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MERSAD BERBER RICHARD HARRISON ARSHAK SARKISSIAN

49 ALBEMARLE STREET LONDON W1S 4JR | TEL +44 (0)20 7499 1616 INFO@ALBEMARLEGALLERY.COM | WWW.ALBEMARLEGALLERY.COM


MERSAD BERBER Mersad Berber was the most considerable artist to emerge from the chaos the Balkan wars of the 1990s. He achieved a degree of international celebrity previously unknown for any artist who came from this region of Europe, with exhibitions in London (Albemarle Gallery), Hamburg, Istanbul, Chicago, Abu Dhabi, Moscow, Madrid, Zurich and New York. His last substantial showing before his death was a large retrospective, covering his whole career, held in 2009 at the CaixaForum in Barcelona. His achievement was the more remarkable because he was a Bosniak – a member of Bosnia’s Muslim community. The paintings exhibited at Albemarle Gallery, as a memorial to his career and work, focus on aspects of it that have brought him worldwide admiration. These include elegant female portraits, based on High Renaissance prototypes, with which he challenged the 16th century masters of the Venetian school; paraphrases of Velazquez, which express his profound admiration for the great Spanish master; and paintings of horses, which recall his love for the peasant life of the Bosnian countryside. They give a good idea of the breadth of his cultural interests, but the frequent fragmentation of the images also makes it clear that these are the product of an extremely contemporary sensibility. Istanbul’s Pera Museum is currently celebrating Mersad Berber’s work with the show “An Allegory of Bosnia”. Edward Lucie-Smith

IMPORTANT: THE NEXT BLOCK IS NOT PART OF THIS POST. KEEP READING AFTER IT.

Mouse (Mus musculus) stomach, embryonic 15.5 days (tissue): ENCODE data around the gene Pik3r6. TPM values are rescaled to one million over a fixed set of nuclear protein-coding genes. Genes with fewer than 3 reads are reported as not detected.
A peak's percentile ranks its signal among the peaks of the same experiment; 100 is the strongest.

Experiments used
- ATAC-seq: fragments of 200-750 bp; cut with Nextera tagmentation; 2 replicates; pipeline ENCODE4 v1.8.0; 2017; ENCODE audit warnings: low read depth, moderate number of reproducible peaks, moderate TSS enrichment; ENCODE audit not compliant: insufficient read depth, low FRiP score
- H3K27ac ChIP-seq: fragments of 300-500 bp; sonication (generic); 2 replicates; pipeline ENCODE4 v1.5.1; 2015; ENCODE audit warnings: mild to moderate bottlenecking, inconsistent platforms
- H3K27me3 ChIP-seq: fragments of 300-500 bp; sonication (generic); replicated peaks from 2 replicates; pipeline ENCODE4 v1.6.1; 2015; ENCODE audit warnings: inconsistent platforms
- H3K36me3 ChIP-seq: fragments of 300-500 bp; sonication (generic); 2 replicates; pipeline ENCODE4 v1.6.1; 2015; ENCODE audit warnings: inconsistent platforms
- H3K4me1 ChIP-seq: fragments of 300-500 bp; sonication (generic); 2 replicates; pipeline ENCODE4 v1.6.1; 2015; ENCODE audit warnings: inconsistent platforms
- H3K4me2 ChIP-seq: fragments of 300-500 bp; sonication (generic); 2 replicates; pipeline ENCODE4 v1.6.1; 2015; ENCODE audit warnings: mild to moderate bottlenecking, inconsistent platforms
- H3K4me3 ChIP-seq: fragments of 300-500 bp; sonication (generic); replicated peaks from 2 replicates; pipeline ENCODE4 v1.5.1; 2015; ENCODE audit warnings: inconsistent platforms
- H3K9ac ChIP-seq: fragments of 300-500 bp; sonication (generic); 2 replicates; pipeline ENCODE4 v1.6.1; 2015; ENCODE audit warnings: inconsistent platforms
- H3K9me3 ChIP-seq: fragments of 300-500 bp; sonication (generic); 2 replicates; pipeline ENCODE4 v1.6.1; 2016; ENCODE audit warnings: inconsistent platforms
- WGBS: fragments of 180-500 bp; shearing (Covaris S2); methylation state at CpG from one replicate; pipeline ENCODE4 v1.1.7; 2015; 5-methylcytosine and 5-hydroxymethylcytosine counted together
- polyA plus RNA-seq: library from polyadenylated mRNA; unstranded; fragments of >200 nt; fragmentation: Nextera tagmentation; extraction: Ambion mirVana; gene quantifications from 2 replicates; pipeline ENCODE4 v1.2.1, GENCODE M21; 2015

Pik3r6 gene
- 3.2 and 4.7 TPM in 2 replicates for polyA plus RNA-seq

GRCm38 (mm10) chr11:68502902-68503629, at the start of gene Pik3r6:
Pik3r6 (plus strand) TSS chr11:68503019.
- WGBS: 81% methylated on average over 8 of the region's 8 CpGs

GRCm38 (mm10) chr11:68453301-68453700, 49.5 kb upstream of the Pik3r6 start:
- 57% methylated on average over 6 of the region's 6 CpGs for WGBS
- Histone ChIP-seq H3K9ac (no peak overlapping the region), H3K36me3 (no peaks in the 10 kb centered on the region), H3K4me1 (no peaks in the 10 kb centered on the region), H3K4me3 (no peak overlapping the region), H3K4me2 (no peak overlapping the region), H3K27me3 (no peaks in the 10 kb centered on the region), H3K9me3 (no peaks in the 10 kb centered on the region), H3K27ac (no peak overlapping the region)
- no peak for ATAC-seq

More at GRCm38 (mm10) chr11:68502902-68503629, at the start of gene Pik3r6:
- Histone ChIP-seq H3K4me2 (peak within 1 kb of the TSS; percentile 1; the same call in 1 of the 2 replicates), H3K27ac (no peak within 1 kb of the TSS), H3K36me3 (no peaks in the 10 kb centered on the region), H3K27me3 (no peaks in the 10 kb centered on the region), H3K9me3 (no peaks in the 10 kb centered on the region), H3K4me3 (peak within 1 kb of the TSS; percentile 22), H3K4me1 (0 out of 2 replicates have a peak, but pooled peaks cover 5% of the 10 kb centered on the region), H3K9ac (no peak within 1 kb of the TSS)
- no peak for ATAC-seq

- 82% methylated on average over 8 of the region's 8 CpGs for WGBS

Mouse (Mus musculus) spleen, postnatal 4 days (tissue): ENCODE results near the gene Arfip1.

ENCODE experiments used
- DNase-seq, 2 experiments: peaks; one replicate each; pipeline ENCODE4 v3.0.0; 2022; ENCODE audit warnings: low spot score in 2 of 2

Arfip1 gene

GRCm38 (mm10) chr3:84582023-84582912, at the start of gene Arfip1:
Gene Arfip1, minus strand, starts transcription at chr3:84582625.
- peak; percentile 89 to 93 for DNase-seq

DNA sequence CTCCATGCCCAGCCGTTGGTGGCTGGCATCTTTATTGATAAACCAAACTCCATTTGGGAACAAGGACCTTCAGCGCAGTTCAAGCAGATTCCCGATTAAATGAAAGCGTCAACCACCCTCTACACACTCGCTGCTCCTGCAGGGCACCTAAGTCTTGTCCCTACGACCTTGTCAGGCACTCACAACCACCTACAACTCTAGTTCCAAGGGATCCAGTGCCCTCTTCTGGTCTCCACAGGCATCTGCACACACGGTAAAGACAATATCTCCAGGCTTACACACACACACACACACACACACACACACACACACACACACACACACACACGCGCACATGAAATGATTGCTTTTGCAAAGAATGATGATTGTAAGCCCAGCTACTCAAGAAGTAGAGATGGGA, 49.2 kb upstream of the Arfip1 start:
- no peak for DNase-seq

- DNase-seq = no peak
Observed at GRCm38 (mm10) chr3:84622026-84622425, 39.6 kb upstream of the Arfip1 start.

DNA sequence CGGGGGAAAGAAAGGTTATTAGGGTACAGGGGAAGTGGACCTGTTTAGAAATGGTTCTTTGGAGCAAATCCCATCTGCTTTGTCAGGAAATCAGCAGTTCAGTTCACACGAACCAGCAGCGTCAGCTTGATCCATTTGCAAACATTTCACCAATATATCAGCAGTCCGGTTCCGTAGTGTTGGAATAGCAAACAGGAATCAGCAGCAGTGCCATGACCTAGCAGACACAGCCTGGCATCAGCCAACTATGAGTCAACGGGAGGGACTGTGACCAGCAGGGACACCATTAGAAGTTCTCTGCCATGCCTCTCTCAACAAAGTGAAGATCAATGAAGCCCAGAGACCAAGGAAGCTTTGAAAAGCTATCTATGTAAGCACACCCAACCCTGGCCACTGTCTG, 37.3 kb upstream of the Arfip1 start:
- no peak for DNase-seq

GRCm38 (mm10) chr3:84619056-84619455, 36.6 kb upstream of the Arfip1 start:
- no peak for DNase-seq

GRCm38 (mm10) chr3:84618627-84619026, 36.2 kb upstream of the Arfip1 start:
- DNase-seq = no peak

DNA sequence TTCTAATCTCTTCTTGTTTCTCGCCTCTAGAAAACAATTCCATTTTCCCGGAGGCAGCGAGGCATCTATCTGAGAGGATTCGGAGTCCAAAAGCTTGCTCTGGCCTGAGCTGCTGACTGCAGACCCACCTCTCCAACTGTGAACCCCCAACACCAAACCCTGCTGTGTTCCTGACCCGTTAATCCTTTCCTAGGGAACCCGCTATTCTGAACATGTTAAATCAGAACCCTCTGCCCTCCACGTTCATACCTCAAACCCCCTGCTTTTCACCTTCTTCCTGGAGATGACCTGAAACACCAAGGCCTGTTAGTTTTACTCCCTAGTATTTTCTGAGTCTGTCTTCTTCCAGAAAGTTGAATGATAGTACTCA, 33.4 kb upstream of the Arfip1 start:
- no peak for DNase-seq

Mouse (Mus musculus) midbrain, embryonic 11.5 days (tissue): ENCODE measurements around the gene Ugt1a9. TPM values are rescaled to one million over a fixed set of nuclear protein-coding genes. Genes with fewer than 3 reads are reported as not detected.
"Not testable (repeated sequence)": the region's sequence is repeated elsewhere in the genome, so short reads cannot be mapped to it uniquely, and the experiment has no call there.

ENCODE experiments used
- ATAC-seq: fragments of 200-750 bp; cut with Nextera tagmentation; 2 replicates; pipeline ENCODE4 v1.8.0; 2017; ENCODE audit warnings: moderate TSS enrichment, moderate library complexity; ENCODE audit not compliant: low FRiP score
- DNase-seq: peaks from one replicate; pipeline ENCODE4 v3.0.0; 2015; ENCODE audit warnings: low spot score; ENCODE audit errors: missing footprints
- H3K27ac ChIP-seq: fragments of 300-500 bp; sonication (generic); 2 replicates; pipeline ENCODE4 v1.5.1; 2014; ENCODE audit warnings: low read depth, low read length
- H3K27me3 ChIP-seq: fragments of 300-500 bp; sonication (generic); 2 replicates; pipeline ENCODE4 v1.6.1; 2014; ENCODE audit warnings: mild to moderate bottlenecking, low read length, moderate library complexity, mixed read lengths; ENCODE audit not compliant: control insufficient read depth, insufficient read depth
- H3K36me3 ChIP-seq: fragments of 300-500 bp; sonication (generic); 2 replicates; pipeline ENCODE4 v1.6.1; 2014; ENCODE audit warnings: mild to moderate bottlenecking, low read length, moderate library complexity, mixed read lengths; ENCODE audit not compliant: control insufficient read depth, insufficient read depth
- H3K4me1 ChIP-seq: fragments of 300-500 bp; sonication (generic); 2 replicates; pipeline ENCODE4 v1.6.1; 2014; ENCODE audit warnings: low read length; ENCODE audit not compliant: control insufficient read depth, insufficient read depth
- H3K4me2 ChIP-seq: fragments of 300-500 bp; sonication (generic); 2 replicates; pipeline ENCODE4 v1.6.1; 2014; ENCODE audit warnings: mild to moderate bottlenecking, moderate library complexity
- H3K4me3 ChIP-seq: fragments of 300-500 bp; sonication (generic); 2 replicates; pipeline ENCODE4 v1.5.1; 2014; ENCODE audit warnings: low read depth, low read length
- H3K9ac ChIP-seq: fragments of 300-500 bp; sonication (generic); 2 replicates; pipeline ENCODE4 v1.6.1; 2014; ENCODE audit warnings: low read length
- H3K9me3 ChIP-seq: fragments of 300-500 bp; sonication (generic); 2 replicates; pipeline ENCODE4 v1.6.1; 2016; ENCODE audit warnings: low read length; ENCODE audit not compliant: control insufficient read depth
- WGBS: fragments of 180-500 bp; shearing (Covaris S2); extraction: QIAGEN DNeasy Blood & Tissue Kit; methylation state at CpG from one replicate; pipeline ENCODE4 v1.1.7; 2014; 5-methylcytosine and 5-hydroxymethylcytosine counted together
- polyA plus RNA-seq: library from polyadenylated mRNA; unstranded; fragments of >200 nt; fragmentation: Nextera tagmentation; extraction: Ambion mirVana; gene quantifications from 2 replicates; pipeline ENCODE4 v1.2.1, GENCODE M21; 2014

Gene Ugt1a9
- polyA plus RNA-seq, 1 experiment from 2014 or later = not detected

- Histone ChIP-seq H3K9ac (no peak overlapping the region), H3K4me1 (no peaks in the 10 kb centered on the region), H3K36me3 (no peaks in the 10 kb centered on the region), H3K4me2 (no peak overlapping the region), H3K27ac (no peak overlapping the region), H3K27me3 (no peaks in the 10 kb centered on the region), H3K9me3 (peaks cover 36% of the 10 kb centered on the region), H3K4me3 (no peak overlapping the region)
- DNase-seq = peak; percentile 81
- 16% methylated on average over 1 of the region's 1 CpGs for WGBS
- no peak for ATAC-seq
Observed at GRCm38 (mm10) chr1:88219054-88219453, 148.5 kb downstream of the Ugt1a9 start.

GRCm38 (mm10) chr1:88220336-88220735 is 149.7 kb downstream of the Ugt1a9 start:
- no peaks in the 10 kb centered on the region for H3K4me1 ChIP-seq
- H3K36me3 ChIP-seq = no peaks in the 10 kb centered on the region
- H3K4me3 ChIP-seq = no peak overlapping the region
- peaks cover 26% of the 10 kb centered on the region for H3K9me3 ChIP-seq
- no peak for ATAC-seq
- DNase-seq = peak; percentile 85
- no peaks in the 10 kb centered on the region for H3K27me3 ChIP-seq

1. The Triumph of Flora in Dubrovnik II (2000) Oil & mixed media on canvas 102.5 x 169.5 cm (40.4 x 66.7 in)


2. Flora with Flowers (2001) Oil & mixed media on canvas 160 x 120 cm (63 x 47.2 in)


3. Sarajevo - Alifakovac (2000) Oil & mixed media on canvas 68 x 102.5 cm (26.8 x 40.4 in)


4. Flora from Dubrovnik IV (2001) Oil & mixed media on canvas 120 x 60 cm (47.2 x 23.6 in)


5. Isabella (2000) Oil & mixed media on canvas 67 x 87 cm (26.4 x 34.3 in)


6. Flora from Dubrovnik VI (2012) Oil & mixed media on canvas 60 x 60 cm (23.6 x 23.6 in)